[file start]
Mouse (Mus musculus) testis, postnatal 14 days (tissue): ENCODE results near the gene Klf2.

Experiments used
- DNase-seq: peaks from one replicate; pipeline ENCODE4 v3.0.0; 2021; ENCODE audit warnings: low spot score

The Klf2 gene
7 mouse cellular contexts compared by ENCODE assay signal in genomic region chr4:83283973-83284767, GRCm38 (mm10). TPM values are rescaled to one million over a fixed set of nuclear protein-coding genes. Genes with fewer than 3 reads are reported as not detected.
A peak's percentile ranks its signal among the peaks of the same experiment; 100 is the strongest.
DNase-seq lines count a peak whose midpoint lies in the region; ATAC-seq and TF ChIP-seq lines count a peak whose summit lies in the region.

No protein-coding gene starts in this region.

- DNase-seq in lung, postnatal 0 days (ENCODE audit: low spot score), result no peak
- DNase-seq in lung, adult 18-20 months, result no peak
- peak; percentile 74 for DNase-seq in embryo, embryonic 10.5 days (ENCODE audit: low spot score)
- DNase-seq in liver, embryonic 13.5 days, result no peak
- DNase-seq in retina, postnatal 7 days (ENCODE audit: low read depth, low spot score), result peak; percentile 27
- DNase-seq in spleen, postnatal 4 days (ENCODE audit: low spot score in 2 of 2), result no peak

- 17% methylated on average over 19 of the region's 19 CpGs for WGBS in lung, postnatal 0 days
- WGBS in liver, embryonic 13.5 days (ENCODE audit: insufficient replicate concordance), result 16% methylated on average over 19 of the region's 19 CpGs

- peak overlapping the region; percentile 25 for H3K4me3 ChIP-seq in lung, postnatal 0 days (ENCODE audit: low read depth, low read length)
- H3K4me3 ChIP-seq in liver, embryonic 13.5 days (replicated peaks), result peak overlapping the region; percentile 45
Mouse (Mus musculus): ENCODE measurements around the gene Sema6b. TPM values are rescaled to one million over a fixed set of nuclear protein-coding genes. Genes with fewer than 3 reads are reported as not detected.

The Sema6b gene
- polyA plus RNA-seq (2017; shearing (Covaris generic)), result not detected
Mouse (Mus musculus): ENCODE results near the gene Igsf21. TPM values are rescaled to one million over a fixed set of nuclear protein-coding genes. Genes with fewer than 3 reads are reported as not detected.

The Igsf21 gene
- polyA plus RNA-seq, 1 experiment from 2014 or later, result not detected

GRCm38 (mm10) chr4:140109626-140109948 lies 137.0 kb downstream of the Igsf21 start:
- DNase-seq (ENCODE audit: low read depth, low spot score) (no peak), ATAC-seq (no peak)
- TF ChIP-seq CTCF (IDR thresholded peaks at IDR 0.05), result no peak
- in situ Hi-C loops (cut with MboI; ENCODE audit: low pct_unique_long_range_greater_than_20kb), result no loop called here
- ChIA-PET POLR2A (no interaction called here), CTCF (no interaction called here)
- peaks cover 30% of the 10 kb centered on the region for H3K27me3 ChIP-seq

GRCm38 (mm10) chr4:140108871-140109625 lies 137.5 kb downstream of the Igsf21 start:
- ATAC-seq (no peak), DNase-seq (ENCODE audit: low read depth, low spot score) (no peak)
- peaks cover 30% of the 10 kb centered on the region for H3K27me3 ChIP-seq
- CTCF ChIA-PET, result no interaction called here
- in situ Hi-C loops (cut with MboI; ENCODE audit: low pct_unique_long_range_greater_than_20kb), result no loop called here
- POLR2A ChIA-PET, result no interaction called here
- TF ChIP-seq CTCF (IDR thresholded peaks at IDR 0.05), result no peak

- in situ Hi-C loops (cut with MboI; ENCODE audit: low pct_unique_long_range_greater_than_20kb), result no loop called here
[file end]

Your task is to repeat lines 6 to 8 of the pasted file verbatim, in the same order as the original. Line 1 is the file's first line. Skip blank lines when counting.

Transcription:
A peak's percentile ranks its signal among the peaks of the same experiment; 100 is the strongest.
DNase-seq lines count a peak whose midpoint lies in the region; ATAC-seq and TF ChIP-seq lines count a peak whose summit lies in the region.

No protein-coding gene starts in this region.